First it was the anti-establishment Five Star Movement, led by charismatic comedian Beppe Grillo, that shook up Italy's political landscape.
Now a new populist movement headed by disgruntled farmers and lorry drivers has taken its anti-austerity message to Italy's streets and squares.
The past week has seen four days of rallies and protest actions across the country by the Forconi, or "Pitchforks". The name derives from the movement's roots among struggling farmers in Sicily, who in 2011 and 2012 staged strikes and roadblocks to demand more help from the government.
The loose-knit grouping has expanded nationwide and has drawn in a variety of groups who have suffered badly as Italy's economic crisis has dragged on. The protesters include road hauliers, small businessmen, low-paid workers, the unemployed and students.
Some of the protesters complain of excessive state regulation and are unhappy about austerity-driven tax hikes. Others have denounced capitalism and the euro.
All seem to be united in their contempt for Italy's politicians, who are accused of failing to address the country's grave economic problems.
Demonstrations spread across the country after they began on Monday, with major northern cities including Milan, Turin and Genoa showing the biggest turnouts.
Turin saw some of the angriest protests, with police using tear gas to disperse protesters, who blocked rail traffic at the city's main stations before heading to the main office of the Italian tax collection agency, Equitalia.
Demonstrators later sought to block a border crossing between France and Italy. Riot police moved in to disperse them.
Protests also caused disruption in the northern regions of Veneto and Emilia Romagna, and in Puglia and Sicily in the south.
'Drift into rebellion'
The Italian government on Thursday expressed its concern and Interior Minister Angelino Alfano warned of the danger of a "drift into rebellion" by the movement. He spoke of the protests drawing in elements bent on violence.
"There is a violent face (to the movement) that has broken the law: we understand the social unease, but at the same time we do not have any hesitation in saying that we intend to defend the liberty and security of citizens," Mr Alfano told parliament.
In Sicily, one of the protest leaders, Mariano Ferro, said it was unfortunate that some rallies elsewhere in the country had descended into violence, and he blamed right-wing elements for the trouble.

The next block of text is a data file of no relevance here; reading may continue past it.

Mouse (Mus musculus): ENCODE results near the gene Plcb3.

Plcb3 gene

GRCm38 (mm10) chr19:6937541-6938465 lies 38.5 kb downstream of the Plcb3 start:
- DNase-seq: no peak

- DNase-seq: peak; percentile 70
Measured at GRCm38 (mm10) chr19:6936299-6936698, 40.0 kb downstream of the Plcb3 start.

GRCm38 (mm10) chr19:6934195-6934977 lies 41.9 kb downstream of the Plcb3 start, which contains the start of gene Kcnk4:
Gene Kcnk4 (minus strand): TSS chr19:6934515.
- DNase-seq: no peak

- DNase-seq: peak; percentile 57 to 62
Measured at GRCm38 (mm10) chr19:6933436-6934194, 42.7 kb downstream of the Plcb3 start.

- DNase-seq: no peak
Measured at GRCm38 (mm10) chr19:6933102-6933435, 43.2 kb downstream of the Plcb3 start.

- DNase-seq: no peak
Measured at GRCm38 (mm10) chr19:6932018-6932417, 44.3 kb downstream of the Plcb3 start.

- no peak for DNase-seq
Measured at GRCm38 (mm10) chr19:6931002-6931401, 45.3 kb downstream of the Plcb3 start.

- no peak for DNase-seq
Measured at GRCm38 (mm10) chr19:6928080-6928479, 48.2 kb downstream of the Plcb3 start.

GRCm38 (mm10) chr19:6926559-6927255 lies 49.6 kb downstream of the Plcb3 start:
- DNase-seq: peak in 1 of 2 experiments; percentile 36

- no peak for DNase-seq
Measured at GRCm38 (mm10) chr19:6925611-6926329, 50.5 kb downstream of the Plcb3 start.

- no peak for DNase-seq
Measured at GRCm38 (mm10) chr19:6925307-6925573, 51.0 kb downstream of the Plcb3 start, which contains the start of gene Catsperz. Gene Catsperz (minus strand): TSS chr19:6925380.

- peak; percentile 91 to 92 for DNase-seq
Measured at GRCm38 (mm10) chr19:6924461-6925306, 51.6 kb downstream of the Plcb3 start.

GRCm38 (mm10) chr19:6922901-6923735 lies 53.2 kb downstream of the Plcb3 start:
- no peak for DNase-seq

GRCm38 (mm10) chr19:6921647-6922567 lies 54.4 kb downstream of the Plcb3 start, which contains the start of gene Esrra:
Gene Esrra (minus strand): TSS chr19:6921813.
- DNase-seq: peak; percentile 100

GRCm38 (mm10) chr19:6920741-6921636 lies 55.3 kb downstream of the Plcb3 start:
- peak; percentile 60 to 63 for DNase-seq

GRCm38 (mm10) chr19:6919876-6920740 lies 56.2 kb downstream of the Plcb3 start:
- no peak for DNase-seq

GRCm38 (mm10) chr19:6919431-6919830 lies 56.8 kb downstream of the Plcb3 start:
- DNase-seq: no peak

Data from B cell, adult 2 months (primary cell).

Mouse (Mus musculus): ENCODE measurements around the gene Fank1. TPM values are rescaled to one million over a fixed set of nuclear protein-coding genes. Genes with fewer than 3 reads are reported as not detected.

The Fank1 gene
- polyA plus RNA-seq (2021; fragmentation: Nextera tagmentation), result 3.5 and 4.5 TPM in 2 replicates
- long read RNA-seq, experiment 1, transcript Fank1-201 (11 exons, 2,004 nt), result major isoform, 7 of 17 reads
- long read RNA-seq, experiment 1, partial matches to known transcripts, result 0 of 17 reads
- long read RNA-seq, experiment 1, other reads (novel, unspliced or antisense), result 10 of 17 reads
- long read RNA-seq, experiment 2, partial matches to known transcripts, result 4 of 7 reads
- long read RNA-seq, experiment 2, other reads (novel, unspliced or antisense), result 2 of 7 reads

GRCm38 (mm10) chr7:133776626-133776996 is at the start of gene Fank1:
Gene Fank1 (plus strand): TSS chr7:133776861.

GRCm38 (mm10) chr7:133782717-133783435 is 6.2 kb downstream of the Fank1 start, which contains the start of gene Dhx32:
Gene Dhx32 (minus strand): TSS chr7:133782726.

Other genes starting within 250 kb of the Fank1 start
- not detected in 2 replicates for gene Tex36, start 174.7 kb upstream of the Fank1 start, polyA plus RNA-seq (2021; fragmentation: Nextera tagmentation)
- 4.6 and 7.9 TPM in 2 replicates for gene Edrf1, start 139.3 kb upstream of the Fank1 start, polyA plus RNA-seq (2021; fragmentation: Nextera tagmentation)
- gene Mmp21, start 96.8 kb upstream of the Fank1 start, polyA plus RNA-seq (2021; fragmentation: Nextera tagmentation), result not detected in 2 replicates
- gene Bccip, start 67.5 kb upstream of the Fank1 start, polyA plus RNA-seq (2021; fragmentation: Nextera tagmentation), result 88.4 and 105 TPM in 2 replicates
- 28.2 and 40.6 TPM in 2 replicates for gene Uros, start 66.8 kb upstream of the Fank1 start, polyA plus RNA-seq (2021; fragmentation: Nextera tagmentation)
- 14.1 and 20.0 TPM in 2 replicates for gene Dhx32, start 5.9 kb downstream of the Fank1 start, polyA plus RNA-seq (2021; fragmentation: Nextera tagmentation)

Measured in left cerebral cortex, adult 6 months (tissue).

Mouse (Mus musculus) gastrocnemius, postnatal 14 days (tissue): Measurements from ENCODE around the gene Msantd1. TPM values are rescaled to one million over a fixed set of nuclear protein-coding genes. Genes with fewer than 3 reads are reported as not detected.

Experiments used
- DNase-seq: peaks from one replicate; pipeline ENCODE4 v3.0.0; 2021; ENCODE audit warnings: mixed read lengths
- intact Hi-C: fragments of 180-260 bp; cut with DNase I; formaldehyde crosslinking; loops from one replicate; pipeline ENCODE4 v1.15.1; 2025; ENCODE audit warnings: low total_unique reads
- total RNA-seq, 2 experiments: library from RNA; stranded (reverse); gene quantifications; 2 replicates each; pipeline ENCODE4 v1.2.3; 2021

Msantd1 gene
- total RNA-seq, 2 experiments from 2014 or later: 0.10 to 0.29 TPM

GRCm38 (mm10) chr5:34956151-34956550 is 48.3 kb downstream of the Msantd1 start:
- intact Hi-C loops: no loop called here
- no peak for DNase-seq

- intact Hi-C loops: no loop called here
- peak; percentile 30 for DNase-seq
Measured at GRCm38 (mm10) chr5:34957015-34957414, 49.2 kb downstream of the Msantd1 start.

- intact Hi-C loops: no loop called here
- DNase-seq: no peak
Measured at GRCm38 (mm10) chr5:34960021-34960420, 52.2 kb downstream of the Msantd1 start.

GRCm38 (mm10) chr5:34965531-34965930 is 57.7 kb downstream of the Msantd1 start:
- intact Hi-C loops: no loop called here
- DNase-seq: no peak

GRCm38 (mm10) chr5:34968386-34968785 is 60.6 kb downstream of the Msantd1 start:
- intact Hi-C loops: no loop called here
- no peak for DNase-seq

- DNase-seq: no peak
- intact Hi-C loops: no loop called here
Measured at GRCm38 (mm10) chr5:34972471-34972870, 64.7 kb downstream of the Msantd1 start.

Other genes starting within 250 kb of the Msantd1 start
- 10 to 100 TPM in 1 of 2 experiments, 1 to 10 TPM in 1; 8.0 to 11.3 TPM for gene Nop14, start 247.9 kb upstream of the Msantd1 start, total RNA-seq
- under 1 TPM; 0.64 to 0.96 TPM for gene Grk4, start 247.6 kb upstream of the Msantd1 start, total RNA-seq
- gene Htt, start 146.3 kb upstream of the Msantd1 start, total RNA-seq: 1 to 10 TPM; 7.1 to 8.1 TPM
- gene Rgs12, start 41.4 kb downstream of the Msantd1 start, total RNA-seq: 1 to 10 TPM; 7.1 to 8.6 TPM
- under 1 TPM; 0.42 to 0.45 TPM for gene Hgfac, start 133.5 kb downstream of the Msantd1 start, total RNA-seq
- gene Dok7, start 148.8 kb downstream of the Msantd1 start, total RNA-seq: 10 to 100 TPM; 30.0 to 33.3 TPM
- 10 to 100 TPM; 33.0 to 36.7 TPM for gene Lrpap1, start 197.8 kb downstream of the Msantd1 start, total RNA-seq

"We are a movement of farmers and lorry drivers who have been calling for years for government intervention against the social hardships wrought by the recession," Mr Ferro said.
"Unfortunately our movement is being associated with hooligans and subversives. We have nothing to do with them and we vehemently dissociate ourselves from the violence occurring in other parts of our country," he told Italy's Ansa news agency.
Giorgio Bissoli, a spokesman for the Azione Rurale protest group in the Veneto region, told Canale 5 television: "We farmers are on the streets to say 'Enough!' to the state, the government, the unions. We just can't manage anymore."
Danilo Calvani, a farmer who has also emerged as a protest leader, said "there are millions of us and we are growing by the hour - this government has to go".
Grillo weighs in
Italian Prime Minister Enrico Letta, whose left-right coalition government won a confidence vote in parliament this week, condemned comments by Five Star Movement leader Beppe Grillo, who called on police to stop protecting politicians and join the Forconi protests.
Mr Grillo's call came after police in a number of locations where protests had been quelled took off their riot helmets. Pictures of the helmet-less police standing in front of protesters were widely carried by Italian media, and many, including Mr Grillo, interpreted the gesture as police showing solidarity with the demonstrators.
Mr Letta rejected that interpretation and criticised Mr Grillo, saying his declarations "tear apart representative democracy and incite insubordination".
Five Star caused a political earthquake by winning a quarter of the vote in parliamentary elections in February. While the movement does not have formal ties with the Forconi, both want a radical shake-up of the country's politics.
The current protests have underlined ongoing public anger over government policies aimed at trying to improve Italy's public finances and keep them within European Union rules.
But Prime Minister Letta has promised to persevere with reforms and fight "populism".
"We will not allow Italy to sink again," he said, promising to "fight with everything I have to avoid our country being thrown back into chaos just as it is beginning to lift itself up again".